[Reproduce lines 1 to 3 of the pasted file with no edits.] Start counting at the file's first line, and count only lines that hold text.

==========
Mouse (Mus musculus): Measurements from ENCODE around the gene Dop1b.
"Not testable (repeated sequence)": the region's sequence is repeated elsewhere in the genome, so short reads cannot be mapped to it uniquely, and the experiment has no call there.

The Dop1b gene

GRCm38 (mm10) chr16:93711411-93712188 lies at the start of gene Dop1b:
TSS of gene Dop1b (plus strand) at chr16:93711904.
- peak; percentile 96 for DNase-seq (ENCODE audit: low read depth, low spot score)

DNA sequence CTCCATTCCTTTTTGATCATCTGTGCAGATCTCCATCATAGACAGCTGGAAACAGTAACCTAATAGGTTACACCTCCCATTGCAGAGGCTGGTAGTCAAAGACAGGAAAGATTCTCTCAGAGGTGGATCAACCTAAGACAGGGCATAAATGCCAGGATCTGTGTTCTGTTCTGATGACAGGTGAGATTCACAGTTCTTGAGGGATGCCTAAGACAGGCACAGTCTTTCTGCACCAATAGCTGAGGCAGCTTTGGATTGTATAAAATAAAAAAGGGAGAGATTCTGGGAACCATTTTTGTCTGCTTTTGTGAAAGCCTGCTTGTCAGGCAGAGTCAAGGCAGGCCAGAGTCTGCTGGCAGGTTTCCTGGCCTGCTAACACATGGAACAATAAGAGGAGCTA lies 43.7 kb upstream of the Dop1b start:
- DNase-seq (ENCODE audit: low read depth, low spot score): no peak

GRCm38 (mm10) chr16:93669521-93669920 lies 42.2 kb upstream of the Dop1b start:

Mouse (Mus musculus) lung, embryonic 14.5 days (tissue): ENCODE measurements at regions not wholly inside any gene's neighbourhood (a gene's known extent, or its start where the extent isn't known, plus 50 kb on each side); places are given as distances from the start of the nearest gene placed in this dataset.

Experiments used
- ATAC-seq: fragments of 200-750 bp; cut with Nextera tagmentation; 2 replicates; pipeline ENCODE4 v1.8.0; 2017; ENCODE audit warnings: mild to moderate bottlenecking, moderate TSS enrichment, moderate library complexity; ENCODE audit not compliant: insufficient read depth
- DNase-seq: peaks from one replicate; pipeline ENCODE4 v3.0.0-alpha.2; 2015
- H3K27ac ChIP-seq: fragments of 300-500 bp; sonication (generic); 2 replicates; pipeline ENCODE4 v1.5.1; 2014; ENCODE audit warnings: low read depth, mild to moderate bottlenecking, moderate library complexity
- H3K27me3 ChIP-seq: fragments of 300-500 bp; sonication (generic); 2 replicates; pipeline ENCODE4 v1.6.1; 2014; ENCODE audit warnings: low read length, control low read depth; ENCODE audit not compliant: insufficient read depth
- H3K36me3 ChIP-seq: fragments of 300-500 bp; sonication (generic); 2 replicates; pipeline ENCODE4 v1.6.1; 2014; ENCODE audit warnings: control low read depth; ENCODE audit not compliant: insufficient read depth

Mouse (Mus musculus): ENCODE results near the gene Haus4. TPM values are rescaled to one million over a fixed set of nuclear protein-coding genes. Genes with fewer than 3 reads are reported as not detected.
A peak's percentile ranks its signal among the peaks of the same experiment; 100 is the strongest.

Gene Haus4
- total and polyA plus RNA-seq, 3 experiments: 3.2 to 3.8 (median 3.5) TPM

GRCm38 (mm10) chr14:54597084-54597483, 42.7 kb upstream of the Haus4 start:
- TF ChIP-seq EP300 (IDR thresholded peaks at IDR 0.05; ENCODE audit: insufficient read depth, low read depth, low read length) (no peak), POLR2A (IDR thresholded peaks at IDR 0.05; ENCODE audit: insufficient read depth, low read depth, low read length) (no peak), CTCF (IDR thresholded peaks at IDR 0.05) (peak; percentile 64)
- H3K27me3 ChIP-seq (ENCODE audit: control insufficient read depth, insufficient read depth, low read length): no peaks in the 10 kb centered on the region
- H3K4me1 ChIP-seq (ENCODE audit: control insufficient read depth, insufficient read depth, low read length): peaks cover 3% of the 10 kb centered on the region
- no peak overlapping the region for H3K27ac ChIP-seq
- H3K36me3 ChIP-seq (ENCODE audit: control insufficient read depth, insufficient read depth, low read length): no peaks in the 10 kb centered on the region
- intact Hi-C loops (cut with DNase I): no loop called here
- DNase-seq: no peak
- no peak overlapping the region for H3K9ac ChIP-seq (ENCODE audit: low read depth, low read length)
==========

Mouse (Mus musculus): Measurements from ENCODE around the gene Dop1b.
"Not testable (repeated sequence)": the region's sequence is repeated elsewhere in the genome, so short reads cannot be mapped to it uniquely, and the experiment has no call there.

The Dop1b gene